One Yale faculty member who apparently relishes speculating about the fall of mighty Yale writes, after the last posting, to tell me that he thinks "3 or 4" of his other colleagues are likely to leave before long. Add to that the fact that many of Yale's heaviest heavyweights are in their 60s and even 70s--Ackerman, Schwartz, Ellickson, Fiss, Langbein, Priest, among others--and clearly the end is near!
Of course, it's nowhere near. Yale and Harvard are both so unimaginably rich that they can weather any storm. What has happened is that the awakening of the sleeping giant Harvard Law School under Dean Kagan's tenure and its entry into the lateral market has meant that Yale now faces real competition at the very top. Add to that Yale's chronic vulnerability--namely, its location--and the eagerness of both Columbia and NYU to hire almost any Yale faculty member at the drop of a hat, and it does mean that Yale Law School will have to work harder than a generation ago to remain on top. Yale will continue to be helped, to be sure, by the small school bias of US News, which has insured (through the per capita expenditures measure) that YLS has remained #1 in US News even in years when HLS has higher reputation scores. And until the changes in faculty quality translate into changes in clerkships and academic placement, one suspects that YLS will continue to have its pick of prospective law students for the foreseeable future.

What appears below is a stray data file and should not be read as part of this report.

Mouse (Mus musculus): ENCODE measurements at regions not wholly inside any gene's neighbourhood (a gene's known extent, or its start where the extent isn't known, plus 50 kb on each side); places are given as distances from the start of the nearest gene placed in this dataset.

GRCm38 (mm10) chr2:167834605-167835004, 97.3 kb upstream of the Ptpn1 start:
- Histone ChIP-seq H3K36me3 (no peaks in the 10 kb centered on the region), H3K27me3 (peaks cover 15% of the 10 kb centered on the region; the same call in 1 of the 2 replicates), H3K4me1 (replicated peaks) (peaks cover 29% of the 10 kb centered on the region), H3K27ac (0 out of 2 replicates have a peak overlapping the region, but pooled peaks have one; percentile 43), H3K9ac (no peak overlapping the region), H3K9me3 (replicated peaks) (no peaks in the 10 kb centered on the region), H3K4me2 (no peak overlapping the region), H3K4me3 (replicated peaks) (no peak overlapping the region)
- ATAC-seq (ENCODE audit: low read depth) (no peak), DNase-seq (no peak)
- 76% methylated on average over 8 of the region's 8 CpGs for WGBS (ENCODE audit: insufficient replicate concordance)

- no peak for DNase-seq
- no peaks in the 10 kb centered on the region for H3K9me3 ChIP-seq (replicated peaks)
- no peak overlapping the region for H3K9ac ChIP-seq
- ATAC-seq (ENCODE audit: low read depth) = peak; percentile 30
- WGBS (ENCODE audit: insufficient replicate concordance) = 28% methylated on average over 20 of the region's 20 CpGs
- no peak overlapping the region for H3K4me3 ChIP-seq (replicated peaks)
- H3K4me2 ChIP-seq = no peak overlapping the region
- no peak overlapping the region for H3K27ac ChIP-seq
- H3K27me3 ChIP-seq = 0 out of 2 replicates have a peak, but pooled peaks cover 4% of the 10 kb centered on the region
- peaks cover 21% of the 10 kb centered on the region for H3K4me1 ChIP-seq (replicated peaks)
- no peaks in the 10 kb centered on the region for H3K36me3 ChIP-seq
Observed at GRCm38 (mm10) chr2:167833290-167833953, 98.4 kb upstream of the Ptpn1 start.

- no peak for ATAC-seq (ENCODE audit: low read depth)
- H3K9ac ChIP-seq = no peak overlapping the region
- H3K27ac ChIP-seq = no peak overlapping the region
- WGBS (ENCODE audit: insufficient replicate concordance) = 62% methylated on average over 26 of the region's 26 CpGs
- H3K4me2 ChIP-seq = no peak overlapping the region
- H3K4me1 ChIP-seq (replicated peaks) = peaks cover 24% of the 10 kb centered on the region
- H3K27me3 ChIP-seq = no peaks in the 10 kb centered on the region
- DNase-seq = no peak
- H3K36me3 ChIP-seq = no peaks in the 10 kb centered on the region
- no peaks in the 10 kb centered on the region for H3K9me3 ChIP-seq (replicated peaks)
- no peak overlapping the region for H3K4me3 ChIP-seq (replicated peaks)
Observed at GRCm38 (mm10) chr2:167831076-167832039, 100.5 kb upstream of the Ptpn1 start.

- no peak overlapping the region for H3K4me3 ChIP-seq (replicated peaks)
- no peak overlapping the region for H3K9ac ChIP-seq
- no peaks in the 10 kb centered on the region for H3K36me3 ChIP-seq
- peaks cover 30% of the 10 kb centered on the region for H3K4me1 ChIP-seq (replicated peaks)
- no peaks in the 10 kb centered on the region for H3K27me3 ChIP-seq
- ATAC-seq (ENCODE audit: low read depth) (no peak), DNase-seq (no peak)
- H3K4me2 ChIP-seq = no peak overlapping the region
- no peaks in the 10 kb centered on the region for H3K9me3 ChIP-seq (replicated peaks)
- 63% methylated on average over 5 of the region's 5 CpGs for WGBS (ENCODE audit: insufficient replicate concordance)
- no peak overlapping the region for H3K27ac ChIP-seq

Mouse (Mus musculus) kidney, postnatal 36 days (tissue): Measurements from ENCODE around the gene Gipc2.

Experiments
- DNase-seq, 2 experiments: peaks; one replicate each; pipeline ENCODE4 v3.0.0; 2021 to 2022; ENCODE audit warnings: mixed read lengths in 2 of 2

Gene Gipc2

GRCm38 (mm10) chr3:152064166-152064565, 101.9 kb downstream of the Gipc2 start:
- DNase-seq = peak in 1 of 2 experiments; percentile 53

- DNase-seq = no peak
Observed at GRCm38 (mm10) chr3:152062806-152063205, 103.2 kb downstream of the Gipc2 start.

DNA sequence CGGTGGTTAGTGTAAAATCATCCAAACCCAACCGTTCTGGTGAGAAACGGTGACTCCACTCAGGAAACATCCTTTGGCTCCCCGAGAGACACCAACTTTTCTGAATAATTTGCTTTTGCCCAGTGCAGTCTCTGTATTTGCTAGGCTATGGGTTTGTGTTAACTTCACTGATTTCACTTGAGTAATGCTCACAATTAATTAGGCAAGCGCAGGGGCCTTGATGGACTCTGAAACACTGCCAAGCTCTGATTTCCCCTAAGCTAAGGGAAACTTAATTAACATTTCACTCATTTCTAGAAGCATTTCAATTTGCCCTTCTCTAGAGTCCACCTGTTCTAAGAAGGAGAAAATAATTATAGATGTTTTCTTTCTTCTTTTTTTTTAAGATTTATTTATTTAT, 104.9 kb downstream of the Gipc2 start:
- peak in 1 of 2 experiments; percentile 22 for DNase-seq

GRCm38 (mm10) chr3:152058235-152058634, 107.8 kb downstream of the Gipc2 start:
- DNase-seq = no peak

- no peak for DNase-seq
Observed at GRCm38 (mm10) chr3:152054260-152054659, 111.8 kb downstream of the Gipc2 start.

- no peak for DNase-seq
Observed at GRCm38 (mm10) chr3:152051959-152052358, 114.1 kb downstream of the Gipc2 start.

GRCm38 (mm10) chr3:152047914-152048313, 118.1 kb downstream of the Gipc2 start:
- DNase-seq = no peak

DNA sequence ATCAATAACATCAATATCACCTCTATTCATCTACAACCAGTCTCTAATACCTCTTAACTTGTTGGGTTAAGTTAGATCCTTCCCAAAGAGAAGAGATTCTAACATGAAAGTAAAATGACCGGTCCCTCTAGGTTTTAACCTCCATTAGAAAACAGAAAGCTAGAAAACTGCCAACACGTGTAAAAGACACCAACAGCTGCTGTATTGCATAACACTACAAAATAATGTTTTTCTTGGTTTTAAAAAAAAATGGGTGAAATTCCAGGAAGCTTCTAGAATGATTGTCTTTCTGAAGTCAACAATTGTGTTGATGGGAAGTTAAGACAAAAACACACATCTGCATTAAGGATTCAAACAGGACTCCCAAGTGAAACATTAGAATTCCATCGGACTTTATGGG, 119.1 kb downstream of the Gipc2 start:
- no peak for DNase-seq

UPDATE: As usual, Bill Henderson (Indiana) has interesting insights on the topic du jour.